RSS feed for this section

Archive | Politics

The Inevitable End of Abortion as We Know It

Though it is difficult even to report or give a link to it, last week a mother in New Jersey set her newborn child on fire and left her in the middle of a road.  A neighbor who witnessed it rightly called it a “nightmare.”  Those who are reporting on it are calling it “disturbing” and “shaking the community.”  Residents have begun to assemble a makeshift memorial to the baby girl.

Sadly, so few see that this very scene is happening 4000 times a day in communities all across our land.  Mothers, with either the support of or acting out of the neglect from the fathers, are burning or cutting their little boys and girls to death.  Yet because it happens in the womb instead of a few minutes after birth, far too many people in our land do not recognize the nightmare all around us.

So it is vital as we enter this week of the forty-second anniversary of the Roe v. Wade decision that we continue to erect a memorial to this tragedy so that this disturbing practice will be brought to an end.  I believe that one day it inevitably will be.

A number of years ago, I heard Dr. Rich […]

Praying for Your Leaders?

It is easy to become frustrated with politics and government. It is easy for us to throw up our hands as Christians and say, “Well, politics is not the essence of Christ’s kingdom, so I’m just not going to invest much (if any) energy there.” Some find it discouraging because it seems that we are often “losing” political battles. But friends, we are only really losing when we are unfaithful to Jesus. Even the martyrs know that they won even though they lost in the face of persecution from earthly authorities as they stood for truth (Revelation 6:9-10). If we are being faithful in Christ, then we are always winning. So, it might be a good time to ask if you are being faithful to God’s call on your life with respect to your leaders, especially as lawmakers take up their work afresh across our land in the month of January.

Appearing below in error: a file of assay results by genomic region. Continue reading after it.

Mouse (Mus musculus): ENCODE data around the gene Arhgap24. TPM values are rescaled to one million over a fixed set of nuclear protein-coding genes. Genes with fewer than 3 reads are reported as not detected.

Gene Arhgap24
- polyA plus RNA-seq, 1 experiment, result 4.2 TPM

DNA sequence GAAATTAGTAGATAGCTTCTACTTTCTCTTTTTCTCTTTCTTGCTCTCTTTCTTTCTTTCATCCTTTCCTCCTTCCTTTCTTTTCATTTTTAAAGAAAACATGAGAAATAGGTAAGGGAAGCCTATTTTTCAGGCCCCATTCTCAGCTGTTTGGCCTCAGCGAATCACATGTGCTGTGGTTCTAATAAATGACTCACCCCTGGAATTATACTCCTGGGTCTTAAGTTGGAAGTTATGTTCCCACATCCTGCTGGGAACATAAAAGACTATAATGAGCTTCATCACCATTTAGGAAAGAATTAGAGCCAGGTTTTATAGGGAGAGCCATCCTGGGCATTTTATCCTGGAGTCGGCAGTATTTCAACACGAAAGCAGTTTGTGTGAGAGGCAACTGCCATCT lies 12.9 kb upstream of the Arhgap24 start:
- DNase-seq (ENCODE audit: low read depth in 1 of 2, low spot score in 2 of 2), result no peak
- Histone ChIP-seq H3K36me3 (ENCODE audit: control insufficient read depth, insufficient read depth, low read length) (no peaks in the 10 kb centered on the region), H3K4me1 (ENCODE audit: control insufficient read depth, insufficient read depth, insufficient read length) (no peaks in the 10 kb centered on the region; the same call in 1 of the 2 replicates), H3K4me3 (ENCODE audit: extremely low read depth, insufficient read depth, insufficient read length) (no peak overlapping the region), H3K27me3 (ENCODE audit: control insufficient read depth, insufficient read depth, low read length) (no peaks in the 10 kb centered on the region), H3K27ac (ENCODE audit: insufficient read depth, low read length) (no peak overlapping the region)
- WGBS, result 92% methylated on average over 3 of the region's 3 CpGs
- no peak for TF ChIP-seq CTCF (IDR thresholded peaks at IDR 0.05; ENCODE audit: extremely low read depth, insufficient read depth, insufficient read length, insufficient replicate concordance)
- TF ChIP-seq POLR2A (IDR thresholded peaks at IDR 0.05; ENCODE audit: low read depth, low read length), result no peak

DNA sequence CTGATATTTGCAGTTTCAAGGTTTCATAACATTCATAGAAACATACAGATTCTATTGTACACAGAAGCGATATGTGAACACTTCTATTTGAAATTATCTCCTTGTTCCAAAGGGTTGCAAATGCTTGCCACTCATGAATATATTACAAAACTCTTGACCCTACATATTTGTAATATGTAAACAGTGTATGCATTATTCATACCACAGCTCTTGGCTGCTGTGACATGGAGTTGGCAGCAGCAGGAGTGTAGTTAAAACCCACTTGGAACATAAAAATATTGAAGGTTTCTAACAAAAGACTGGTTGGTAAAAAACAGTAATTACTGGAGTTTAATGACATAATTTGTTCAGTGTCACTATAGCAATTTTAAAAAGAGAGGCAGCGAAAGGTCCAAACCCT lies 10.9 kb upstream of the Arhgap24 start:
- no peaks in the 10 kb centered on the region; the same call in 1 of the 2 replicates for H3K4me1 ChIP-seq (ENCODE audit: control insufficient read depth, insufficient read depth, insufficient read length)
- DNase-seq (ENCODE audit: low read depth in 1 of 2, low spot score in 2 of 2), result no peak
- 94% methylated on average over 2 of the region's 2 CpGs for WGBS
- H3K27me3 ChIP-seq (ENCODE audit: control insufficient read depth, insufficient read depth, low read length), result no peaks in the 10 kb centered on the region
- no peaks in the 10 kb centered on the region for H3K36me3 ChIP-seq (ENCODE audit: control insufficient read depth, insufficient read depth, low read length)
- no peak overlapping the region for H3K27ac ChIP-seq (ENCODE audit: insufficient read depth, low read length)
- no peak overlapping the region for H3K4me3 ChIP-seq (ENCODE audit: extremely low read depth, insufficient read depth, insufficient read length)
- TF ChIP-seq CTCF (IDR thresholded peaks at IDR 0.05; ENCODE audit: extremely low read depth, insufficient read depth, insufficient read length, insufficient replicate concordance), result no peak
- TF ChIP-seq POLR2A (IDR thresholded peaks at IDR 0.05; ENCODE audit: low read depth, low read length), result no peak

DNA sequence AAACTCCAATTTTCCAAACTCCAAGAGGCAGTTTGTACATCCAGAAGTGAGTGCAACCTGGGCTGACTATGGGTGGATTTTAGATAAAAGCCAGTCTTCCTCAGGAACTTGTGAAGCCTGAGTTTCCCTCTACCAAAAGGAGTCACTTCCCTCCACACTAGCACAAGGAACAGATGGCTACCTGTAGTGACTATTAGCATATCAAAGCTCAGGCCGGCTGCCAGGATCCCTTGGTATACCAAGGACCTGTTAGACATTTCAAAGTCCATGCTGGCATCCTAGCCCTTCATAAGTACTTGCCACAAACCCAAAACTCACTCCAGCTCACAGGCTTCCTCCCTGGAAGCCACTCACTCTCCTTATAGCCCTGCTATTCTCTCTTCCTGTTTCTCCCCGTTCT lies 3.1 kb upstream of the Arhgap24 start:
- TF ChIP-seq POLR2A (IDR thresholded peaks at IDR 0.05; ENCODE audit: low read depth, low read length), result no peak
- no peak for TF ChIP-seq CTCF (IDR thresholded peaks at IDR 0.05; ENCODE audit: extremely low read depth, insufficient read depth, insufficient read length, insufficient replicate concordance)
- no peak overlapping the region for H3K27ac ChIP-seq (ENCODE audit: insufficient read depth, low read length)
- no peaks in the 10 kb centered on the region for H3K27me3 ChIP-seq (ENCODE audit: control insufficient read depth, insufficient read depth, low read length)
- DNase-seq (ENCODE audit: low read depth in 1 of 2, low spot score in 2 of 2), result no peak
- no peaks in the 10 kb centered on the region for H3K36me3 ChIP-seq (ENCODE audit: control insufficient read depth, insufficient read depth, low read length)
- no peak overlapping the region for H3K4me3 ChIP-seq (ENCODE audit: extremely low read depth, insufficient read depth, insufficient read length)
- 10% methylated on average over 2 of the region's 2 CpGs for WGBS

There will always be considerable debate about what God requires of us as we relate to government. But we are all to pray for our leaders; that is one indisputable truth. Paul urges in 1 Timothy 2:1-2 that “supplications, prayers, intercessions, and thanksgivings be made for all people, for kings and […]

The Hatred of Adam’s Hatefilled Race

Watching the news and hearing conversations over the last several weeks has been very hard. The media circus and endless commentaries surrounding Michael Brown and Eric Garner should cause Christians to pause. There’s been so much vitriolic hatred. I must admit, I feel a deep sympathy with the Psalmist, “My eyes shed streams of tears, because people do not keep your law.” Jesus is serious about loving your neighbor. In fact, the only thing more important than loving your neighbor is loving the Lord with all your heart and with all your soul and with all your mind. But second to that, and like that, is loving your neighbor as yourself.

That’s radical command. Why? Because the heart of man is exceedingly hateful. To not love another is hate. And, if I can insist on it, the true tragedy of hatred is not the victimization, marginalization, or oppression of another. The ultimate tragedy, the ultimate outrage of hate is that hatred is sin. This is serious! If you hate your neighbor you’re in danger of the fires of hell. And it’s become clear to me that I don’t hate hatred near enough.